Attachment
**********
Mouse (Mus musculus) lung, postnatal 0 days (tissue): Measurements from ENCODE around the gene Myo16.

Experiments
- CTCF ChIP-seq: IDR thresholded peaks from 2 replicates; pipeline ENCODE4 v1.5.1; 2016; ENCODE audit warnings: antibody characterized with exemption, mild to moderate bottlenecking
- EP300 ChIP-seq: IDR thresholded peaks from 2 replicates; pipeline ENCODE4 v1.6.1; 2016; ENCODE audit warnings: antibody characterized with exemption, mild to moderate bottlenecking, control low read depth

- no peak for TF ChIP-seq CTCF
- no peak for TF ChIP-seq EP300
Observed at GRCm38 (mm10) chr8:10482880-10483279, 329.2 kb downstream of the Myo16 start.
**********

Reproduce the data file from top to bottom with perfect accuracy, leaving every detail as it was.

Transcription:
Mouse (Mus musculus) lung, postnatal 0 days (tissue): Measurements from ENCODE around the gene Myo16.

Experiments
- CTCF ChIP-seq: IDR thresholded peaks from 2 replicates; pipeline ENCODE4 v1.5.1; 2016; ENCODE audit warnings: antibody characterized with exemption, mild to moderate bottlenecking
- EP300 ChIP-seq: IDR thresholded peaks from 2 replicates; pipeline ENCODE4 v1.6.1; 2016; ENCODE audit warnings: antibody characterized with exemption, mild to moderate bottlenecking, control low read depth

- no peak for TF ChIP-seq CTCF
- no peak for TF ChIP-seq EP300
Observed at GRCm38 (mm10) chr8:10482880-10483279, 329.2 kb downstream of the Myo16 start.